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Fraudsters swap life of crime for commerce

By Hu Meidong and Zhou Huiying | CHINA DAILY | Updated: 2019-12-09 09:41
Online shop owners in Anxi county, Fujian province, wrap commodities before shipping them in 2016. WEI PEIQUAN/XINHUA

A southeastern county is promoting a new approach to help offenders turn their lives around by training them to open online businesses. Hu Meidong reports from Anxi, Fujian, with Zhou Huiying in Harbin.

Nine people in Fujian province who had been convicted of telephone fraud breathed a sigh of relief when the judge announced their fate: They would be released on supervised reprieve if they promised to renounce crime and become productive, law-abiding citizens.

The nine, who were sentenced in 2016, are among about 300 offenders from Fujian whose convictions for telefraud have been set aside in recent years. In exchange for lenient treatment, they agreed to participate in a training program in which they would learn to start online businesses.

The decision was a turning point for the ringleader, 33-year-old Zhang Qiang from Shangqing town in Fujian's Anxi county.

"Standing in court, my mind was completely blank because of my unknown future," he said. "When I heard the sentence, I was relieved and a little excited. During my days in detention, I had reflected a lot and sincerely repented for what I had done."

The names of the offenders in this story have been changed because of their concerns about widespread public condemnation. They agreed to tell their stories on condition that their real names were not used.

For Zhang, the transformation from criminal to upstanding citizen involved deep self-evaluation, admitting his errors, dealing with his shame and openly resolving to do better.

Bad reputation

Anxi is best-known for a green tea called Tieguanyin. However, it also has a reputation among law enforcement authorities as an incubator of telecom fraud. In a widely reported case in 2016, the death of an 18-year-old woman who was about to enter college was attributed to stress after fraudsters took her limited tuition money. Five of the six suspects came from Anxi.

Zhang knew that telefraud was wrong and that it would hurt other people. But when his tea business failed in 2014, he led some friends from Anxi into it, rationalizing that life had dealt him a bad hand and there was no other way to support his wife and two children-a 10-year-old son and 9-year-old daughter.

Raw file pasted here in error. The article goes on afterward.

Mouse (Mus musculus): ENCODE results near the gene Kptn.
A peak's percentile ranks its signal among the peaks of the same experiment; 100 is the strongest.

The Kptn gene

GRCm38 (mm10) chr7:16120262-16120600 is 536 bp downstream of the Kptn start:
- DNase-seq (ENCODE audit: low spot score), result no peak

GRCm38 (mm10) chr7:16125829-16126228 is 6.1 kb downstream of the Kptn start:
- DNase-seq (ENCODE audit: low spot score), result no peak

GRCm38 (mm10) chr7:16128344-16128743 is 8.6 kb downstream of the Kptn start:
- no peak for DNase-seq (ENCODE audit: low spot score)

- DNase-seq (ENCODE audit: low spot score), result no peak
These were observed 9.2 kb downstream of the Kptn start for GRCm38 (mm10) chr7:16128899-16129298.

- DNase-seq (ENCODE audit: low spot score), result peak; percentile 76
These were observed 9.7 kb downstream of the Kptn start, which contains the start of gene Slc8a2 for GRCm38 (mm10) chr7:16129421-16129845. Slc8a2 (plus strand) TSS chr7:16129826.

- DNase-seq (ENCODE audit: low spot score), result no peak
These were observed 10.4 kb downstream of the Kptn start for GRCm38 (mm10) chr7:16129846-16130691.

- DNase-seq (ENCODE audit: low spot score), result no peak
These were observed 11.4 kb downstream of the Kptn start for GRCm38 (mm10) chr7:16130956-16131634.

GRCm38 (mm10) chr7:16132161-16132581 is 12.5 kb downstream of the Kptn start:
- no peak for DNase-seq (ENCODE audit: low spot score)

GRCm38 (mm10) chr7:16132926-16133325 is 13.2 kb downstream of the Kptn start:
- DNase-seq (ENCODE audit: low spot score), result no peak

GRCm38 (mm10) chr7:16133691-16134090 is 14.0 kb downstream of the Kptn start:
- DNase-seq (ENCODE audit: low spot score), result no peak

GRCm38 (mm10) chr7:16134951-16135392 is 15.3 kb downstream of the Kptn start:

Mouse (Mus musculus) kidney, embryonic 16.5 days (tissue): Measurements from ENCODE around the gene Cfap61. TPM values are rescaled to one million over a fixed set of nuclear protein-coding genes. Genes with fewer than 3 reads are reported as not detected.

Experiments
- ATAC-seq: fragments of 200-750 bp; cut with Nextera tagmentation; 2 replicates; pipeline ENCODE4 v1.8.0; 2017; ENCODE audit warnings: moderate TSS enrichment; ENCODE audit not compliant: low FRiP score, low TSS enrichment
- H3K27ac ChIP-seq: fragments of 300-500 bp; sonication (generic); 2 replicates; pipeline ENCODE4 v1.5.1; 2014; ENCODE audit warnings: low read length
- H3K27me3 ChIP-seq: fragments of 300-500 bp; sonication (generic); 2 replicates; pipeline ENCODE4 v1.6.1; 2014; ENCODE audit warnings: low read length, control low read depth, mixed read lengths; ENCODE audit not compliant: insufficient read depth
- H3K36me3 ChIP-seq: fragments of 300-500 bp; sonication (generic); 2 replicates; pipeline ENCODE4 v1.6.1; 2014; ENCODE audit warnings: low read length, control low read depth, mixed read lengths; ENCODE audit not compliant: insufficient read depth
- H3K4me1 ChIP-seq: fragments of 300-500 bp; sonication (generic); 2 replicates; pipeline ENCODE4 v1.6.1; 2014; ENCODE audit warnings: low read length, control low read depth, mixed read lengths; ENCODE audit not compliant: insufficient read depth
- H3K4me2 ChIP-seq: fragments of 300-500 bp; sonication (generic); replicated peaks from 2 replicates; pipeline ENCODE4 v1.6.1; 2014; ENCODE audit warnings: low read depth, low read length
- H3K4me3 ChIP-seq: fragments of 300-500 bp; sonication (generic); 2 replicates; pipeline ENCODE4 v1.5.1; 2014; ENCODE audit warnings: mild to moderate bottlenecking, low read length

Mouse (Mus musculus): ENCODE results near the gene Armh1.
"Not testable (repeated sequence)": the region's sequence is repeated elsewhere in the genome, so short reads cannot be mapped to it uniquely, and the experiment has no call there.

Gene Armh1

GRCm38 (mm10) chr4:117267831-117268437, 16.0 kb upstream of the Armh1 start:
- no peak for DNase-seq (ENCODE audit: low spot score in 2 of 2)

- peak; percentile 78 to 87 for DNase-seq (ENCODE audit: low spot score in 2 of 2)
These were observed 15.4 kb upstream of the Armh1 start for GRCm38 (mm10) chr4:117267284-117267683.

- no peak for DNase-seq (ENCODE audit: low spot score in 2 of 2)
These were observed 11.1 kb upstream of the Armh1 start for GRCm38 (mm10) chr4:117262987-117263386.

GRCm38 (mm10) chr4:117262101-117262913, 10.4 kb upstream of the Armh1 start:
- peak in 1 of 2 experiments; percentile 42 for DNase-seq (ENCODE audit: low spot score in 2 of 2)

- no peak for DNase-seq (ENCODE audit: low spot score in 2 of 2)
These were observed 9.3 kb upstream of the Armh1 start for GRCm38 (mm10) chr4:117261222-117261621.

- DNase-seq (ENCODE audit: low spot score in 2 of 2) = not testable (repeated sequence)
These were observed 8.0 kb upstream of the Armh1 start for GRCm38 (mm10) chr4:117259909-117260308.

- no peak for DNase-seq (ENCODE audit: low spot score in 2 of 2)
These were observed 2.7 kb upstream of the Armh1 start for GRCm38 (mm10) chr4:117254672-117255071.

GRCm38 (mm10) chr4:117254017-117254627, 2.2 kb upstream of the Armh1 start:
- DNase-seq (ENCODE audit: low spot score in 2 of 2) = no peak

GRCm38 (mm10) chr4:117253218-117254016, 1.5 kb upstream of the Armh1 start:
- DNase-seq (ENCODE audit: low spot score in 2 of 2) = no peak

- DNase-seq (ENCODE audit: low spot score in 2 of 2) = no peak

He dreamed of making easy money, but he lived in fear of getting caught. Only when he was arrested did his mistake finally, forcefully, hit home.

Before the trial, Zhang spent 11 months in a detention facility with his accomplices, thinking about the choices he had made in life. He recalled how he and his associates lived together in a rented apartment and how-after buying information about disabled people and motorcycle owners-they would place phone calls claiming that the government had offered subsidies of about 2,000 yuan ($284). They told people that to get the money they would have to make a matching deposit in a bank account. After that, both the deposit and the subsidy would be handed over.

Of course, the victims never heard from them again.

Five months into the scam, Zhang and his accomplices were arrested in Shantou, Guangdong province, and eventually stood glumly together in court as they faced justice.

Zhang was sentenced to three years in prison, suspended for five years, and fined 50,000 yuan.

He had to pay 10,000 yuan to his lawyer, and on top of that, the court ordered restitution, so he needed another 50,000 yuan to recompense his victims. However, he had already spent all the money and was broke.

After his release, he encountered another problem: "I had told my family and friends that I was looking for a job in Guangdong. They didn't learn the truth until I was arrested. I didn't know how to face them because I was so ashamed."

He said his relatives tried their best to borrow the restitution money from family and friends. He gave it all to the court.

"The process made me feel even more regretful and ashamed. I had not only failed to improve my family's life, but actually increased their burden," he said.

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